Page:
“Why would people sell themselves short and not just live the life of pure creative glamour.”

Posted by @ 6:24 pm on January 19th, 2011


On Friday night I read Dan Hoy’s post over at Montevidayo entitled THE PIN-UP STAKES: Poetry & The Marketing of Poetry. Approximately 2 hours later I was wasted in a bar across the street from my apartment, yelling at my roommate (who doesn’t really read poetry) that it was the best thing ever, insisting that she read it on her smart phone. About two hours after that I tweeted the phrase “If you take the lyrics to pop musick seriously they become the map of utopian society” (the “k” at the end of “musick” is my own superfluous nomenclature that surfaces mostly while “under the influence,” tying music to “magick” of course).

What was in my head, still, other than Hoy’s essay itself, was the video above, and more particularly, the song within the video.


The lyrics, like a lot of pop-lyrics, perhaps seems shallow on the surface:

I’ve never seen you look like this without a reason,
Another promise fallen through, another season passes by you.
I never took the smile away from anybody’s face,
And that’s a desperate way to look for someone who is still a child.

And in a big country, dreams stay with you,
Like a lover’s voice, fires the mountainside..
Stay alive..

(I thought that pain and truth were things that really mattered
But you can’t stay here with every single hope you had shattered)

I’m not expecting to grow flowers in the desert,
But I can live and breathe and see the sun in wintertime..


So take that look out of here, it doesn’t fit you.
Because it’s happened doesn’t mean you’ve been discarded.
Pull up your head off the floor, come up screaming.
Cry out for everything you ever might have wanted.
I thought that pain and truth were things that really mattered
But you can’t stay here with every single hope you had shattered.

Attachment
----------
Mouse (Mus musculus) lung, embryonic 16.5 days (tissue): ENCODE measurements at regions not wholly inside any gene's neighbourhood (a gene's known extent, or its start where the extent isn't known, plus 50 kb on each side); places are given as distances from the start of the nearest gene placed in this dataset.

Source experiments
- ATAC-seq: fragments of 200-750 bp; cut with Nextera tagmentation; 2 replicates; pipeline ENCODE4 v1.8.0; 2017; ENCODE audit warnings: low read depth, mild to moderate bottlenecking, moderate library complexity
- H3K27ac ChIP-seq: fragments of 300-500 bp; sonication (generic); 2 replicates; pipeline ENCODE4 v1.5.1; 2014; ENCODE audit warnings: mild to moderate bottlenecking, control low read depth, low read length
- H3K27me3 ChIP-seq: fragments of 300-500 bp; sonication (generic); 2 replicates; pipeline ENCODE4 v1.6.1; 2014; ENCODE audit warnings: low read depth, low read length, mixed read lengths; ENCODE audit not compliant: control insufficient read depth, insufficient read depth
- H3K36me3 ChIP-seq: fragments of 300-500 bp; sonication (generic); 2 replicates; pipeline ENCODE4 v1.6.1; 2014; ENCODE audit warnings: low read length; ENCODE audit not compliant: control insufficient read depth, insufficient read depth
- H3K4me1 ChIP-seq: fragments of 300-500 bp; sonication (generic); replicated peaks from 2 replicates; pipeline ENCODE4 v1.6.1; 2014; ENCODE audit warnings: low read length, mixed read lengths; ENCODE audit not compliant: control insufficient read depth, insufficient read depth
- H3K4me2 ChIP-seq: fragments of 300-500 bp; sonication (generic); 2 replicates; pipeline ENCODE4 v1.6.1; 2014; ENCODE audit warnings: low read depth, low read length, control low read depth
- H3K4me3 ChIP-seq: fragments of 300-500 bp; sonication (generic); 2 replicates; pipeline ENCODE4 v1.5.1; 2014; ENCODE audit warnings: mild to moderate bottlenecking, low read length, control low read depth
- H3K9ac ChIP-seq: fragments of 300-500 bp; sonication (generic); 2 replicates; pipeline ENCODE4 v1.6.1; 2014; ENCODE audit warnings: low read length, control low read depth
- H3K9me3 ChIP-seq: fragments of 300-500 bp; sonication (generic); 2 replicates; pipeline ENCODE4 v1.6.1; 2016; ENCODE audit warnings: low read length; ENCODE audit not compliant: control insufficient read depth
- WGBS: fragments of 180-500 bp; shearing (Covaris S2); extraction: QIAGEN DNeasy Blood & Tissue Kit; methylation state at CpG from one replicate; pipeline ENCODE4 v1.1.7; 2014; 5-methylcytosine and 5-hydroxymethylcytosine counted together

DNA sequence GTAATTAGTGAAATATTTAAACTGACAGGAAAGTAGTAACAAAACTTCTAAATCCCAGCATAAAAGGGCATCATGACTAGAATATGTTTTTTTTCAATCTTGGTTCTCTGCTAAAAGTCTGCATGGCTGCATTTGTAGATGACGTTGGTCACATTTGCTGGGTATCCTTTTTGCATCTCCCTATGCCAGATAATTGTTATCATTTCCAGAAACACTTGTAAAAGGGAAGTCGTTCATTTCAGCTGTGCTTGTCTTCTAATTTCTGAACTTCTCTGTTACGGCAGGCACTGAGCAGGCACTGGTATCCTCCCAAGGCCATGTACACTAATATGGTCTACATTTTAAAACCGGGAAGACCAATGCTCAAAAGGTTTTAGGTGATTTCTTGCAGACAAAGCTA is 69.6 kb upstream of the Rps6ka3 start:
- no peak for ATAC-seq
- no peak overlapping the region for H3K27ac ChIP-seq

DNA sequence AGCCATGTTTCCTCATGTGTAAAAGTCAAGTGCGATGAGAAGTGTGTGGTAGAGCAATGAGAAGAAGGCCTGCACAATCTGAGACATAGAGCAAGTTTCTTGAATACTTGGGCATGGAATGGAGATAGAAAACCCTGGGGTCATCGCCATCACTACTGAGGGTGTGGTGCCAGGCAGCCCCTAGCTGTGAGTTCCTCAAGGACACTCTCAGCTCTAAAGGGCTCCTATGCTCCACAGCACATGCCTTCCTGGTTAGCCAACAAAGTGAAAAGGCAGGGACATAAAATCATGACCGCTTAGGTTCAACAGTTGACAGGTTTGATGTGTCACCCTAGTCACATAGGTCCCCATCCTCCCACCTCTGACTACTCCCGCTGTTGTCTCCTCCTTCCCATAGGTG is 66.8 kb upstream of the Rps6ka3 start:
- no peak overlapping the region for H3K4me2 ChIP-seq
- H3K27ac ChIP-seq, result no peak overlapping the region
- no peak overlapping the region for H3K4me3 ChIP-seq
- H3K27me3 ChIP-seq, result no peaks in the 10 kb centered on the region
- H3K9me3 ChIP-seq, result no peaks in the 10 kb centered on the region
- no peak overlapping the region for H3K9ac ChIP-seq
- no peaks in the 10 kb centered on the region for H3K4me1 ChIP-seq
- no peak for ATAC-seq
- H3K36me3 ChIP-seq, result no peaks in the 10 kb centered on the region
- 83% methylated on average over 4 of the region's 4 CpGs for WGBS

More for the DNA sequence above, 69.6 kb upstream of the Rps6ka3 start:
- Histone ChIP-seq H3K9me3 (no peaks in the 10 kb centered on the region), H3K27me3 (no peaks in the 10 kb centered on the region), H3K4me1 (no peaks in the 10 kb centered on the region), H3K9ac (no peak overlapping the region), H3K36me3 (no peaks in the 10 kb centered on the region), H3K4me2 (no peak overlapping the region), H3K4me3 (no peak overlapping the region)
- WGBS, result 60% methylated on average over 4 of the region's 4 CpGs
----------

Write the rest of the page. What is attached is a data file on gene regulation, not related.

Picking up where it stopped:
I’m not expecting to grow flowers in the desert,
But I can live and breathe and see the sun in wintertime..


Now let us consider Hoy’s essay. To be honest, I’m going to mostly ignore the marketing part of the essay, as that’s not what specifically interests me at the moment. But, to introduce what I want to arrive at, eventually, let’s look at Hoy’s examination of the image artist:

The image artist is always speaking to something universal in all of us, and either we listen or we don’t. Regardless, the task of the image artist is to contaminate the world with her vision, or, in marketing speak, to construct a strategic framework and tactical deployment plan that will achieve the objective.

Image artists often have an ambivalent relationship with results. This is because results, whether quantitative or qualitative, act as positive or negative feedback within an image matrix, and thereby impact the image itself. Although the objective is unwavering, the method of achieving this objective is always open to review. An image artist might adjust strategic direction, or abandon an entire communication channel, based on results.

In the comments to the post, Hoy cites both Tao Lin & Lady Gaga as examples of image artists– “The image artist, as a role, is ideologically neutral – it’s filled with the ideology of whatever is filling it, and its goal is to contaminate the external world with its image, whatever that is. ” What we have established here is the almost ubiquitous “super star,” mostly devoid of meaning, hyper-present in an image saturated world (little more than an image her/himself), a master of social media and marketing. What the image artist is is a mode. The image artist is “rich and famous,” but, and while they have just now really gained enormous presence, they are–in terms of theory–the product of the past. Everybody already read Baudrillard in the 90s. Every stoner in the world saw The Matrix. The image artist is basically a simulacrum, we all know what that means, there’s not really anything to talk about.